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back to article Apple issues moral regulations apps dev guide

Apple has finally published some rules for applications submitted to the iTunes store, and it seems that down in Cupertino they're just as bored of flatulence-themed applications as the rest of us. The guidelines, which are now available to Apple developers, lay out the rules by which apps are rejected, or accepted. They also …

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Stop

Opera

Please, please, please, don't remove Opera, Apple. I prefer it to Safari on the iPhone.

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Bingo

You just gave them the very excuse they needed. Congratulations !

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anti-competitive?

I quote : "duplicate apps already in the App Store"

whoooah. so once one single App that does a function (no matter how badly) is on the store then its game over for any competitive product? that just sucks massively. boo Apple, boo.

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Agreed

In the country that relentlessly describes competition as the prime benefit of the market, arbitrarily deciding that only one app can be allowed to do one thing is just begging for a lawsuit to lose.

The App Store is still under the jurisdiction of the law and Apple has no right to keep several file explorers, different MP3 players or whatnot to have a go.

I strongly suspect that this particular clause will be removed quickly, either voluntarily or by force.

Not that I care anyway, I'm not a customer, but this clause seems clearly illegal to me.

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WTF?

Re: anti-competitive?

I want to know what kind of fanatic Apple turd-gobbler would give the above post a thumbs down. Seriously.

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WTF?

I did wonder about that,

is there going to be mass bannings in the near future? You would have to imagine that this wont be applied retroactively or the app store is about to become a LOT leaner.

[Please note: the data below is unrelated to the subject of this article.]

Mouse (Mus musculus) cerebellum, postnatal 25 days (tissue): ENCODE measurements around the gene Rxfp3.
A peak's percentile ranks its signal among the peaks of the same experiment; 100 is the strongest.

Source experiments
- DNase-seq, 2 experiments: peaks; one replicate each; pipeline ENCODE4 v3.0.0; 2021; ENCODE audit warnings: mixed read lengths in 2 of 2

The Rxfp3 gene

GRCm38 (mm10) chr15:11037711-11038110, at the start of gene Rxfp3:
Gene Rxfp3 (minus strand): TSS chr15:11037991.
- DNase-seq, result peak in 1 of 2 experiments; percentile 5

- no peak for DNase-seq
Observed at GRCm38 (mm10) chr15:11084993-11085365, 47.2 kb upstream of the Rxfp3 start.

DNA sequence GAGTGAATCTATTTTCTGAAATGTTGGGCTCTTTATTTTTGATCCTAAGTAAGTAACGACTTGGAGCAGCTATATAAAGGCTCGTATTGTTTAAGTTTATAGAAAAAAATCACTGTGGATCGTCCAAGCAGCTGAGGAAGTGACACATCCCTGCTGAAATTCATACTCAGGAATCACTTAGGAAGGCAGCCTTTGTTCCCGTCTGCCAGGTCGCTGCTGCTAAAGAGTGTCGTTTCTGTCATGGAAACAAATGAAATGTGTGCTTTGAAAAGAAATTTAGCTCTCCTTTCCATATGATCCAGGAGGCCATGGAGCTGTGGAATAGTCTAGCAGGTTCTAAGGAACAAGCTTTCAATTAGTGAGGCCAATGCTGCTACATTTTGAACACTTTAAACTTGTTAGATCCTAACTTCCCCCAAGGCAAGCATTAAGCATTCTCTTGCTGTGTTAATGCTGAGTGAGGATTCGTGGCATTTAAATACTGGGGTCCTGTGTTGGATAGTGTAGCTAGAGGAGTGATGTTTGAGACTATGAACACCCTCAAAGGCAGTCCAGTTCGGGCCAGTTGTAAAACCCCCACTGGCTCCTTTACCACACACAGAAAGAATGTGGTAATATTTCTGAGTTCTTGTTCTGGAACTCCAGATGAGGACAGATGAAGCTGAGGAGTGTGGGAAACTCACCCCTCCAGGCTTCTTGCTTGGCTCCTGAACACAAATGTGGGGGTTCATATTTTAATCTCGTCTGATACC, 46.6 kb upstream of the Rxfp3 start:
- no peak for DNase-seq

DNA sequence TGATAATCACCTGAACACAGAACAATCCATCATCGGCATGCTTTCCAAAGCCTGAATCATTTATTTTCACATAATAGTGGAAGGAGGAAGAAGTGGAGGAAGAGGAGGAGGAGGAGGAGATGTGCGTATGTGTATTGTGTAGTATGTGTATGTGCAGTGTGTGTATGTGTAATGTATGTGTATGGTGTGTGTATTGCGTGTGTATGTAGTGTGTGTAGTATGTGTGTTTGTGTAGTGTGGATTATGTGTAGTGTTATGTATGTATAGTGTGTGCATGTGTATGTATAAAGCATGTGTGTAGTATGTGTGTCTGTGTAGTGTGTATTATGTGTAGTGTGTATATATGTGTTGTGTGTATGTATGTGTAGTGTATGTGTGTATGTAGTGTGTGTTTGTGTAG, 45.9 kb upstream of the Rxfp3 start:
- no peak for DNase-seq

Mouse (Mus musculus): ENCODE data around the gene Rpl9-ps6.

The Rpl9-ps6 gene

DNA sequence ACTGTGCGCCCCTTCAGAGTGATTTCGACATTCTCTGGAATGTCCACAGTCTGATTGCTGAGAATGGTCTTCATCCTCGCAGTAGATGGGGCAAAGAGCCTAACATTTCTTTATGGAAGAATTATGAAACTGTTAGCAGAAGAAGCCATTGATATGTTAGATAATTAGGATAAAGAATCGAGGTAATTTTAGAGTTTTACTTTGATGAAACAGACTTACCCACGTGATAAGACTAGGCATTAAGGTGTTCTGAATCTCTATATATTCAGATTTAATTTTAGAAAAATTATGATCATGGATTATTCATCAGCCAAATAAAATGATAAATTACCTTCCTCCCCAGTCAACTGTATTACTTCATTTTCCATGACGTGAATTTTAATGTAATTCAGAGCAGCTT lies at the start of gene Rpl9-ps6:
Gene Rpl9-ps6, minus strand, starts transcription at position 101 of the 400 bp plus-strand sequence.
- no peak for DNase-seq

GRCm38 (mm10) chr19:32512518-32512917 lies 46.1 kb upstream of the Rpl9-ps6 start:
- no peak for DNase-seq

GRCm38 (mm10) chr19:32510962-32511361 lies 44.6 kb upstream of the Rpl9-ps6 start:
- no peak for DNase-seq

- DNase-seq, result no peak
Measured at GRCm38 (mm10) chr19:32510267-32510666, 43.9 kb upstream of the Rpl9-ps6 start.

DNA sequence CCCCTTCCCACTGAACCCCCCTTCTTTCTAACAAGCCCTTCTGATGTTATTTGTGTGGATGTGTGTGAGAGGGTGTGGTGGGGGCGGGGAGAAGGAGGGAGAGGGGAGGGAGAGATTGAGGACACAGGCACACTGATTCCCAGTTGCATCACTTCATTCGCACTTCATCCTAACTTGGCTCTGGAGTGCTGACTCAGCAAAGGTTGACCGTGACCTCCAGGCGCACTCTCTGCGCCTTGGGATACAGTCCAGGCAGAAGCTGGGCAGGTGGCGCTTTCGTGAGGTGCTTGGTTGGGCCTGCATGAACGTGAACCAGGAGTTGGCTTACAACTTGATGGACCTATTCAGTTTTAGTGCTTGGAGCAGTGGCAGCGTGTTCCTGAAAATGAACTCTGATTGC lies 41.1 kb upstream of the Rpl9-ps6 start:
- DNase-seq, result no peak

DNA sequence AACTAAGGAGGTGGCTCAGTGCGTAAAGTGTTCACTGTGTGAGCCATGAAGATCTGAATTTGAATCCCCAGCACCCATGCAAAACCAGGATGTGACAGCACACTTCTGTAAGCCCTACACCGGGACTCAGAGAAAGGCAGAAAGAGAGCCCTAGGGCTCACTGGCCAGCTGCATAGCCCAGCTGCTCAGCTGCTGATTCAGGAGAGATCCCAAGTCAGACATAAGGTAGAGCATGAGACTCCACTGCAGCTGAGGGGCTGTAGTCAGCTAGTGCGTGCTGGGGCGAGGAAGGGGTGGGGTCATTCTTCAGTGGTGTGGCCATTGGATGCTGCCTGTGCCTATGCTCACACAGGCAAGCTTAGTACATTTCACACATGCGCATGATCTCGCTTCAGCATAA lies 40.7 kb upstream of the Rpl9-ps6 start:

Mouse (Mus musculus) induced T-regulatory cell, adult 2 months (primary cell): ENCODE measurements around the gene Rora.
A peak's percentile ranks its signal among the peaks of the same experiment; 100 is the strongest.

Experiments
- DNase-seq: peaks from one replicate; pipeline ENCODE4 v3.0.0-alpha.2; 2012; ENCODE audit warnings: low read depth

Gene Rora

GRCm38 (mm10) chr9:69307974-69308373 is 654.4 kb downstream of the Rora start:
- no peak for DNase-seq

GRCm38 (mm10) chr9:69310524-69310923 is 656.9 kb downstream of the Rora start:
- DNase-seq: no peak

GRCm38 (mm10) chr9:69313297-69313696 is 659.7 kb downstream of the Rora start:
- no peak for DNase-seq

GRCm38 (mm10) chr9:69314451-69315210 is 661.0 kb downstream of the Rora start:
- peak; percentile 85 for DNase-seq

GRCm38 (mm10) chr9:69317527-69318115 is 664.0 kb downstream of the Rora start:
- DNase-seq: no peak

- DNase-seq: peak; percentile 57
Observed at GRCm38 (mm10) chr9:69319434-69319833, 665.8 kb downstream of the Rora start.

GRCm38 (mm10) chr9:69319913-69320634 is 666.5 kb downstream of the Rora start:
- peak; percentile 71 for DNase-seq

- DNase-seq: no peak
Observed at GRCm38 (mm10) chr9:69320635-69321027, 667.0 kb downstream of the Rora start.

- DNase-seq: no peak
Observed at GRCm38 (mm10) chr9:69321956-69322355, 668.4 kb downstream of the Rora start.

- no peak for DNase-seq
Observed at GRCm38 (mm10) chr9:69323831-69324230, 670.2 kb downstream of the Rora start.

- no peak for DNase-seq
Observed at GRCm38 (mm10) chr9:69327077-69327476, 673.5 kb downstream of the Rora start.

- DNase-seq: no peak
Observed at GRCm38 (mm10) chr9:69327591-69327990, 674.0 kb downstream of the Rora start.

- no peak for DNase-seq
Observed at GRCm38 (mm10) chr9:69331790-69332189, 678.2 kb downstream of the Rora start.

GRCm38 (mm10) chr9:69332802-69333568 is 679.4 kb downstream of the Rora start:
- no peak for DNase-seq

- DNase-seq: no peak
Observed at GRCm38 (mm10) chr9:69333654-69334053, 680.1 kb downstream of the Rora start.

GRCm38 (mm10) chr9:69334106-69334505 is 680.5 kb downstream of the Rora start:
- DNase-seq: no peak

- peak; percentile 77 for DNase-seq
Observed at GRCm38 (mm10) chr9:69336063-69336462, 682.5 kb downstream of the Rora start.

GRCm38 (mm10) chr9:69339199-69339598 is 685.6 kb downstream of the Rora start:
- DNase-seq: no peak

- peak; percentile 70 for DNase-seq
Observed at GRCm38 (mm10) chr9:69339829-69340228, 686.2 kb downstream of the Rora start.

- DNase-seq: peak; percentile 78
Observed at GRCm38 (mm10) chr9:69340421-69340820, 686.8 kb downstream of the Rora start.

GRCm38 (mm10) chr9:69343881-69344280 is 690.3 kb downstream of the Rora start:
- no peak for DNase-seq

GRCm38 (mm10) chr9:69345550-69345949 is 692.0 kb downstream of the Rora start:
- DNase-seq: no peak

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FAIL

The one that has actually...

read the guidelines, fucknuckle...

the whole quote is "Apps that duplicate apps already in the App Store may be rejected, particularly if there are many of them". It's up to you how you read that. Rational people will read it differently to trolls, obviously, but for you hard of thinking; key word is that sentence is 'may', it doesn't say will.

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primarily marketing tools?

err , won't that scupper a lot of apps now being promoted by major companies ?

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Go

3rd party browser are fine and good.

I tried Opera on iPhone. I found it slower and no better than Safari. I tried Atomic Web browser, which I assume uses WebKit and built in JavaScript engine. It is way better than Safari on iPhone. The interface is much nicer for an experienced user than Safari. So, I am not sure what the issue is saying 3rd party browsers are not allowed. Use WebKit you get good rendering reasonably fast; same with built in JavaScript. Spend your time making a better interface and you win like Atomic. I suppose the rules still prevent a dev from implementing Flash, but apparently even Adobe is taking years to do that well; so no loss there.

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FAIL

Parental Controls

Their controls are horrible.. so yeah it doesn't let the kids download the apps, but it still lets them see the app and read the descriptions. There are some things kids just don't need to see, like 101 sex positions.

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Hmmm